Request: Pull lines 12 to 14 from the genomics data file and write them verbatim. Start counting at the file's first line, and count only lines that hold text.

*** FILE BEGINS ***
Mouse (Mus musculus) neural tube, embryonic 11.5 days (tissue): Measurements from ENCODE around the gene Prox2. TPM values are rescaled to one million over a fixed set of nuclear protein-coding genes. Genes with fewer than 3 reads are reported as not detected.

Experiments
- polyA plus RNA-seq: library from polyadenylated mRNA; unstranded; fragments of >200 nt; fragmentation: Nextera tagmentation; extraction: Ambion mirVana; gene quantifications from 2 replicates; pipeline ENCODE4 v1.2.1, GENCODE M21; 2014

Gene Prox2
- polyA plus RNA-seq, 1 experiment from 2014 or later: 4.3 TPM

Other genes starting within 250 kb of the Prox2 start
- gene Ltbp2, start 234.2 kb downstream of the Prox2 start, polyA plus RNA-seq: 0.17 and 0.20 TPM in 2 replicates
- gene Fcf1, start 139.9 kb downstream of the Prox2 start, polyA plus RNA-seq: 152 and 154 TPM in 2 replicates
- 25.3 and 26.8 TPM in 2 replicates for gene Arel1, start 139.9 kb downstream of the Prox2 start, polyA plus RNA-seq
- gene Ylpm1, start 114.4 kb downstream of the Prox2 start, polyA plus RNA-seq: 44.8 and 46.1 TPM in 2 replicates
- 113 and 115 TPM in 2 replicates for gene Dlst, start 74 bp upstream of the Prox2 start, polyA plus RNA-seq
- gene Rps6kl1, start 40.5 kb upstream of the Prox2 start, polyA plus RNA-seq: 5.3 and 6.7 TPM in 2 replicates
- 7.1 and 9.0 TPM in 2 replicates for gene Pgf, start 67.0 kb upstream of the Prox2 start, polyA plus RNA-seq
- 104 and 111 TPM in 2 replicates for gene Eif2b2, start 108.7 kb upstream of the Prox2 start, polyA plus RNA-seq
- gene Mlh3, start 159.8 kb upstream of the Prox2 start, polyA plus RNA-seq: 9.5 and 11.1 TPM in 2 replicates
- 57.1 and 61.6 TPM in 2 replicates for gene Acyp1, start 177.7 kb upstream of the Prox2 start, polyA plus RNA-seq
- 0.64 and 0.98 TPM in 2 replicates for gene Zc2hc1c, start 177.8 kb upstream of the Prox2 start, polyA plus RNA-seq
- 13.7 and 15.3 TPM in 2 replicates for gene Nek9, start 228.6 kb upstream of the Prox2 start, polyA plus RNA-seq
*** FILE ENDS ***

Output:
- gene Rps6kl1, start 40.5 kb upstream of the Prox2 start, polyA plus RNA-seq: 5.3 and 6.7 TPM in 2 replicates
- 7.1 and 9.0 TPM in 2 replicates for gene Pgf, start 67.0 kb upstream of the Prox2 start, polyA plus RNA-seq
- 104 and 111 TPM in 2 replicates for gene Eif2b2, start 108.7 kb upstream of the Prox2 start, polyA plus RNA-seq